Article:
Bill O'Brien, 'the right guy,' takes Penn St reins
STATE COLLEGE, Pa. (AP) — Sporting a Nittany Lions pin on the lapel of his dark gray jacket, Bill O'Brien took the podium, looked straight ahead and introduced himself with two quick, no-nonsense sentences.
"I feel like I'm a mentally tough guy right now. I feel like I'm the right guy."
And with that, the 42-year-old O'Brien, the New England Patriots' offensive coordinator the past four years, was off and running at his first briefing as Penn State's new head football coach, the school's first in nearly a half century.
It is his first head-coaching job.
"This is unbelievable," he said.
Actually, for many Penn State fans and former players all over the country, how this all came to be is exactly that — unbelievable.
Until Nov. 9, the Nittany Lions had been directed by the same person for 46 seasons — Joe Paterno, who was fired that day in the aftermath of a child sex abuse scandal involving retired assistant coach Jerry Sandusky. The case also forced the school president to resign.
Not only is O'Brien replacing Division I's winningest coach, he is joining a still-reeling school attempting to steer its way through federal, NCAA and Big Ten inquiries — not to mention criminal proceedings against former administrators. Sandusky, meantime, is awaiting trial after waiving a preliminary court hearing last month. He has denied the charges.
O'Brien will remain with the Patriots for the duration of their playoff run. New England has a bye this weekend.
The new coach said he would pull together his staff during the next two or three days, and get the assistants on the recruiting trail immediately while he works with New England. He will retain assistant Larry Johnson from Paterno's staff to coach the defensive line.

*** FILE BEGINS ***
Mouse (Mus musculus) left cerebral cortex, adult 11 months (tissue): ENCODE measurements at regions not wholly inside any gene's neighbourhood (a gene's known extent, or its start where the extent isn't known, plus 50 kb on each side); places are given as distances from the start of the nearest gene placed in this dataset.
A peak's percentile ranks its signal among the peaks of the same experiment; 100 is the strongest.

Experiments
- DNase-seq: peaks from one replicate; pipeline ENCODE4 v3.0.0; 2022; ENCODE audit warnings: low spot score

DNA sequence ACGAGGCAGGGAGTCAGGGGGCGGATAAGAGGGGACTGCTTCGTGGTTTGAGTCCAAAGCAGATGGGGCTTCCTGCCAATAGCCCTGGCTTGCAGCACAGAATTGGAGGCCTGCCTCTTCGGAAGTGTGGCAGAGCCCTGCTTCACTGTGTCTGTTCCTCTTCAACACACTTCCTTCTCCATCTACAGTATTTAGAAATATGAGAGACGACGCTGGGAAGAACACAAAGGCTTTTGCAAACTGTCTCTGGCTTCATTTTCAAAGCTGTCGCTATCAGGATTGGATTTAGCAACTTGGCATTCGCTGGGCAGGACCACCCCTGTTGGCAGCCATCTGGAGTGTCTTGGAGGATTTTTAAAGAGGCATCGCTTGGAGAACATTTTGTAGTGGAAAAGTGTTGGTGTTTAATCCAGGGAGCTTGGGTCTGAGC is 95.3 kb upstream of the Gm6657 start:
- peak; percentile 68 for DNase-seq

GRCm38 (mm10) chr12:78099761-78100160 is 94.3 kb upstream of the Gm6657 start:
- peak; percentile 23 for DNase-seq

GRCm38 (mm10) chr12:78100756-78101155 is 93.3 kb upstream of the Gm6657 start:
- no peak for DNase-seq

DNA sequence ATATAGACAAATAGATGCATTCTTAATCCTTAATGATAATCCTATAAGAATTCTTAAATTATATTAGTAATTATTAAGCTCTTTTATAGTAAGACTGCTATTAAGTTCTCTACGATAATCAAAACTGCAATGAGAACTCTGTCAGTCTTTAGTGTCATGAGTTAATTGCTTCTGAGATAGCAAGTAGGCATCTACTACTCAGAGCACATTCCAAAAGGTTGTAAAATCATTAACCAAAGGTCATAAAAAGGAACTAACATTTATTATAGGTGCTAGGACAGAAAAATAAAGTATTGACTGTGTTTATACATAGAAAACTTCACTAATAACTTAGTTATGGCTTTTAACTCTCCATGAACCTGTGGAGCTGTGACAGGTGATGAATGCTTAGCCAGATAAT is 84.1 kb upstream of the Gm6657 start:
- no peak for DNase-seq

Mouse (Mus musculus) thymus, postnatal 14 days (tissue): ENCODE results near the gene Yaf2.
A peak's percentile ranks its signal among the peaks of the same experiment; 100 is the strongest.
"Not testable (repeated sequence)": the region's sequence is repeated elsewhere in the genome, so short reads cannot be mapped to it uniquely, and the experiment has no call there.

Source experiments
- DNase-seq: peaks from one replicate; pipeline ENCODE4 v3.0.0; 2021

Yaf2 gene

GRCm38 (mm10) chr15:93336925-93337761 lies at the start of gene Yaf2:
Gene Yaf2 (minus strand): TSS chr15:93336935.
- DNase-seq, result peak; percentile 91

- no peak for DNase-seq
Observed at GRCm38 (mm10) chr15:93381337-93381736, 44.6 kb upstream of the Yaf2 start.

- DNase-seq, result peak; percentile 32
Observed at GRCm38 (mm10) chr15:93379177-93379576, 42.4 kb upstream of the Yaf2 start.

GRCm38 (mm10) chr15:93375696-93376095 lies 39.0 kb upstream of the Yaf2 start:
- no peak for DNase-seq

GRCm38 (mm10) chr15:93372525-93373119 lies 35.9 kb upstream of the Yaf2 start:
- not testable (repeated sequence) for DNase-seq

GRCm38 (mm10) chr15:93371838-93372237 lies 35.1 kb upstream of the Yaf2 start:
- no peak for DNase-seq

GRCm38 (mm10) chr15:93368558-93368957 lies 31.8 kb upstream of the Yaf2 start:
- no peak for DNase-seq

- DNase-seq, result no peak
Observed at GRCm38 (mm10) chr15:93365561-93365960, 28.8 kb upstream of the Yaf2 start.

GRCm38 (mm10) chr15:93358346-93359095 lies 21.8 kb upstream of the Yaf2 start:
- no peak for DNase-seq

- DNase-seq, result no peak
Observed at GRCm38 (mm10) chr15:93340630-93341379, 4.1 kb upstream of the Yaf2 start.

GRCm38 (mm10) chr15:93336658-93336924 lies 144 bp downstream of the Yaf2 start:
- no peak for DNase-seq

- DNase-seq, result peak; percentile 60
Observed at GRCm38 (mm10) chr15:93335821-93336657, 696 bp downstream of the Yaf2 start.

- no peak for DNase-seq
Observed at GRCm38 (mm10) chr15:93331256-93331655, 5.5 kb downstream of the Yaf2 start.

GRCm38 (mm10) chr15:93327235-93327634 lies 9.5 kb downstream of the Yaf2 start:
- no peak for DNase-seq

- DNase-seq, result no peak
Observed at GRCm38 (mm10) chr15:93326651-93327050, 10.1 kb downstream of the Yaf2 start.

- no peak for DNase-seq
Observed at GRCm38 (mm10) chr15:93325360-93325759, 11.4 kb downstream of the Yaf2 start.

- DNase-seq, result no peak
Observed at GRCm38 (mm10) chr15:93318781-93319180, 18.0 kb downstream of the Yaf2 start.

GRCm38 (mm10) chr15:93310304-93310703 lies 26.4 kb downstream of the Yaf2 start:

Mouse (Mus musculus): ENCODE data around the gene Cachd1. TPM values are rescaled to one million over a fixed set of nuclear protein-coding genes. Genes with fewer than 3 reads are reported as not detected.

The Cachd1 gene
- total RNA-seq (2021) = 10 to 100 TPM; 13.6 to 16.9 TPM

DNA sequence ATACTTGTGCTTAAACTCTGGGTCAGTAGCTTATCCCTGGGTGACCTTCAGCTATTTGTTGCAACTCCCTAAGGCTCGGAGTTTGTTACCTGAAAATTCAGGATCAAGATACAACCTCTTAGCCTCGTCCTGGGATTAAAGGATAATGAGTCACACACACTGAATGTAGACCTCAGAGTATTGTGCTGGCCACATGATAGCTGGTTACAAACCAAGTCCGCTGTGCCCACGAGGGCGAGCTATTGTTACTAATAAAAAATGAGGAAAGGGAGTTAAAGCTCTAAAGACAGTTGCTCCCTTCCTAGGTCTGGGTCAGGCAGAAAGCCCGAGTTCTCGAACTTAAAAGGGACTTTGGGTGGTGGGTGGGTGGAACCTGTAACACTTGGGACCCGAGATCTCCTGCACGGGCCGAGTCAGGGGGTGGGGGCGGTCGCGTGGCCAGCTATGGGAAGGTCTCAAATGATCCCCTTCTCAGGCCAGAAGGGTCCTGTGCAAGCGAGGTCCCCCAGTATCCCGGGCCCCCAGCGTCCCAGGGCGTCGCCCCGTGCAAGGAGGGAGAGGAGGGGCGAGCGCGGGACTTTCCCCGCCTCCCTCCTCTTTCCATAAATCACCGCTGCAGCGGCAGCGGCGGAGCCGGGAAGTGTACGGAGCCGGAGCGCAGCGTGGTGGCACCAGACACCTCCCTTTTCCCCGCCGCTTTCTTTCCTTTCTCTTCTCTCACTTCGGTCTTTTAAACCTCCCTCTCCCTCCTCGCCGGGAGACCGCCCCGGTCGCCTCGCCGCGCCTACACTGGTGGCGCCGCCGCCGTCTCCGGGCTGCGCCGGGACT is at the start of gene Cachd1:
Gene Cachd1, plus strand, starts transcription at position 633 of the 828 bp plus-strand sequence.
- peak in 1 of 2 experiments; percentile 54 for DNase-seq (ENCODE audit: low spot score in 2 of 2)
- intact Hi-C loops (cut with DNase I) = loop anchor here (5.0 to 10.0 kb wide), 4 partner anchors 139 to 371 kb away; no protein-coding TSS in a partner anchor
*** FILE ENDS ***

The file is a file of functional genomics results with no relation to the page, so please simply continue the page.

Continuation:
"I'm going to surround myself with good people," O'Brien said, "and I'm excited to do that."
His five-year contract, finalized Friday, included base compensation starting at $950,000, with a 5 percent increase each season. O'Brien will also collect another $1 million a year for radio and television work, as well as a $350,000 Nike contract.
The base package is roughly on par with Paterno's compensation, which was about $1.02 million last year — a relative bargain for a coach with two national championships. Until now, Penn State never released details of salary from endorsement deals outside the school.
O'Brien joined New England in 2007 following 14 seasons on the college level, including stops at Duke, Maryland and Georgia Tech. The Patriots are third in the NFL overall in scoring (32.1 points per game), and second in total offense (428 yards) and passing (317.8 yards).
Penn State finished a 9-4 campaign with a 30-14 loss in the TicketCity Bowl to Houston on Jan. 2. The Nittany Lions relied on defense much of the year after the offense struggled with a two-quarterback system.
Asked how the looming uncertainties affected his decision-making, O'Brien said he had tough questions for school officials during his interview and received "very, very honest answers." He declined to give specifics.
"I'm here now. ... It's my job as the head football coach at Penn State to have the best football program both and off the field," said O'Brien, who, like Paterno, is a Brown graduate.
School President Rodney Erickson said the Nittany Lions were looking for someone who would "maintain the school's commitment to excellence on the field and in the classroom. We have that leader in Coach O'Brien."
John Nichols, professor emeritus at the College of Communications and a member of the search committee, said O'Brien's credentials as a coach, along with his enthusiasm as a "true believer in the college model" and the education of student-athletes, stood out.
He said the committee also made sure it found someone of the "highest integrity," which Erickson had deemed a non-negotiable criteria.
"In the current environment, we just absolutely had to do that," Nichols said. "This person will be entrusted with a huge chunk of Penn State's reputation in a critical time. Finding that person was absolutely integral."